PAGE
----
Screw You, Pikachu.
Appearances would have us believe that Pikachu is an unassuming, innocent yellow
rat. Little did we know that Pikachu actually has evil machinations involving
a deliberate plan for world domination. You think that epileptic seizure fiasco
in Japan was an accident? Behind those black eyes and rosy cheeks lies a world
of deception. Who knows what his “pika pikas” really mean? Perhaps, even now,
he’s out to brainwash the children of the world…
Okay, chances are he’s really just a dumb yellow marketing ploy, but sometimes
it truly does seem as though he’s out to take over the world. After all, kids
love him. In yet another coup on the lives of children everywhere, Pikachu has
Hey You, Pikachu! is a voice recognition game specifically aimed at
everyone under the third grade. This is a game for children who have basic mastery
of the english language and have patient parents to play along. Very patient
parents. Isn’t it just funny how the target audience for this game probably
won’t even know what’s going on without some parental guidance? With this in
mind, the game is smartly conceived and perfect for brainwashing little children
along with their parents. If you’re over the age of 10, avoid this game like
a plague of cooties.
Here’s the premise. You have Pikachu. You have a microphone. Pikachu runs
around in different environments in the game. You talk, yell, and scream at
Pikachu and he responds to you, sometimes in ways you want to, often times in
ways you don’t. This game, interestingly enough, works without strict objectives
– it’s more like a big playground for you and your little buddy (read: enemy).
Included with the game is a Nintendo 64 microphone. Wonderful, another little
accessory that will likely never be used again. Unless, of course, there’s a
sequel called “Whas’ Hapn’n Rankletoodle?” or a “How You Livin’ PoogleyDoogleyPuss!”
Hey You Pikachu’s speech recognition is severely limited for a game
that relies so heavily upon it. The game provides you with keywords with which
to instruct Pikachu. Then, Pikachu listens for the exact phrase/command and
basically ignores everything else. This unfortunately rendered all of Ben’s
pickup lines on the yellow rat completely useless. Or maybe Pikachu’s standards
are too high, I dunno.
Another Pokemon native you’ll find is the wily Professor Oak. At the beginning
of each day, Oak will give you information on how to play with your Pikachu.
Lessons include new keywords that Pikachu can understand and how to manipulate
objects within your inventory. Suffice to say, there’s a whole lot of hand holding
throughout this game.
Your environments are just the same old N64 hash you’ve seen before. These
worlds won’t blow your mind – they’re just colorful and cartoony. The problem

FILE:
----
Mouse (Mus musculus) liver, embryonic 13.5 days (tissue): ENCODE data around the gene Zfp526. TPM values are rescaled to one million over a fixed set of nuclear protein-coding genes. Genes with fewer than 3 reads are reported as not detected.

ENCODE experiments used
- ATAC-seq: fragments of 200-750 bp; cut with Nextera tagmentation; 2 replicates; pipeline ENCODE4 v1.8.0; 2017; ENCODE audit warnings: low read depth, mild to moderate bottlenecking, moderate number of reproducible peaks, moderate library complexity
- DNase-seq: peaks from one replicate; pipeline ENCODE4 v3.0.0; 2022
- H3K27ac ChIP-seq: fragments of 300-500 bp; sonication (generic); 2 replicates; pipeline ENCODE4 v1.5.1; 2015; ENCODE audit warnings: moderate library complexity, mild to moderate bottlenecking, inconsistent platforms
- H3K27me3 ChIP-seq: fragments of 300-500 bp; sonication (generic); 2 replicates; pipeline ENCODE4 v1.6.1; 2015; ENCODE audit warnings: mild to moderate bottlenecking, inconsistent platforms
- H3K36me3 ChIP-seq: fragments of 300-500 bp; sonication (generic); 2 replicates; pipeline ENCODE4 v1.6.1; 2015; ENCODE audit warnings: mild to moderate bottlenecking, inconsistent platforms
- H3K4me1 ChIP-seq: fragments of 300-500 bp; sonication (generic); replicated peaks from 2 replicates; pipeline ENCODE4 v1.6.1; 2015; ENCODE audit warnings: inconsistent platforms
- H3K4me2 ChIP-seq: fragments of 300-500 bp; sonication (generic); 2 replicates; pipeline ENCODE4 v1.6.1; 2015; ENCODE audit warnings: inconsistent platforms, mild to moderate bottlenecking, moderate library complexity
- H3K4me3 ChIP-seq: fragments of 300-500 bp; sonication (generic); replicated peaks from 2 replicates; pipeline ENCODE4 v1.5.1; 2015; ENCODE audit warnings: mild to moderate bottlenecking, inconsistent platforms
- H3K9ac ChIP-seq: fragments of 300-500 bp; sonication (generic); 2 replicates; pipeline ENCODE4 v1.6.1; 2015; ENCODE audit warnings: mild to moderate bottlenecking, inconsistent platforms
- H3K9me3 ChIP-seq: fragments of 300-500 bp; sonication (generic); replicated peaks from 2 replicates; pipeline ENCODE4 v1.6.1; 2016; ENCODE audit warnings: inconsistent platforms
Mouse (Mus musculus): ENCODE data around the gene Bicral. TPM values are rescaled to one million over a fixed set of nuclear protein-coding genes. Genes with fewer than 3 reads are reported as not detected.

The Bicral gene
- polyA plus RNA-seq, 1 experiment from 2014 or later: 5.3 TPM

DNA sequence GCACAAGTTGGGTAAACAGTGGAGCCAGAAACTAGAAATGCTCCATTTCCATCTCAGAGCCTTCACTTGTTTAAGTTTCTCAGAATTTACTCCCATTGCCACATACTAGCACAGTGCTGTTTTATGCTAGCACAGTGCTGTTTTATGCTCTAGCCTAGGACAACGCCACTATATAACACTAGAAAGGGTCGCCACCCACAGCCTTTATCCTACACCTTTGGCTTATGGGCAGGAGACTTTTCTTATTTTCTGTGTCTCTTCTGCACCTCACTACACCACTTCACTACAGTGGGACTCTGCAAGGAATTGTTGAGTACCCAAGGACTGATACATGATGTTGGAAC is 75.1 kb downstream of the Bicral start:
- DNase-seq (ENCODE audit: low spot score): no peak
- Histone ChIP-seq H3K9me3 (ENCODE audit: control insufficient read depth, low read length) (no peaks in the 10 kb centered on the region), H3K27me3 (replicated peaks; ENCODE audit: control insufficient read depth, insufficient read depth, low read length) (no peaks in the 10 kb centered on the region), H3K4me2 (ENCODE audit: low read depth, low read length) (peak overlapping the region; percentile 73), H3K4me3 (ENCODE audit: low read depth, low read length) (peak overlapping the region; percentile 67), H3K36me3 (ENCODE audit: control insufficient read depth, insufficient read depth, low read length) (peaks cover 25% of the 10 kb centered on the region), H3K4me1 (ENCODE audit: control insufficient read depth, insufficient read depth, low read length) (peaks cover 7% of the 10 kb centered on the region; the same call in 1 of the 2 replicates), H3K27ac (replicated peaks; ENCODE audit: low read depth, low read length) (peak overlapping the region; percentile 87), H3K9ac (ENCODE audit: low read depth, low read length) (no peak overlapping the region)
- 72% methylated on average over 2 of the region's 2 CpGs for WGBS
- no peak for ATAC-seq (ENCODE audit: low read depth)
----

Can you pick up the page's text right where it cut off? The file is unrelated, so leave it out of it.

lies within the interface through these little worlds. It’s a plodding, slow
first-person view with extremely limited controls. You can take things out of
inventory and hand them off to Pikachu or just interact with a few things here
and there. Immersive it ain’t, but kids won’t care, since they’ll just be looking
that’s what this game’s all about – Pikachu. As an animated character he works
really well. The big issue is how much you can stand him. Still, he’s really
well animated, and there’s nothing quite as funny as pissing him off and watching
him get all upset.
Pika, Pika! And more Pika Pika! Yeah, this game’s filled with that noise.
Some love it. By now, most hate it. To a bright-eyed kid, however, it’s perfect
to complete the whole Pokemon experience. Other Pokemon make their cameos here
and there, and each of them have accurate sound bites.
Hey You, Pikachu is a game clearly targeted for a specific and direct
market – namely, the little tykes in the family. But a deeper Pikachu AI and
a stronger level of voice recognition could have made this game much more interesting.
If there were some kind of branch progression throughout the game that allows
you to train your Pikachu instead of just playing peek-a-boo with it, this game
might have been a little more tolerable.
What makes this game a bit intolerable, though, is the obscene price tag.
Hey You, Pikachu’s MSRP is $89.99…almost the cost of the N64 itself! It
seems that Pikachu isn’t satisfied with invading our homes and brainwashing
our children, since he’s also stealing our wallets as well. Someone call an
So, to most of the GR readers, I’m warning you to stay away. It’s the video
game equivalent of going to the library and reading a Golden Book instead
of Tolstoy. But if you have a really young sibling or even a child of
your own who definitely likes Pikachu and can bear all his long term annoyances,
there might be a possible Christmas present there.
Of course, you could always blow the 90 bucks on a few Pokemon videos and a
copy of Pokemon Snap. I wonder if Pikachu can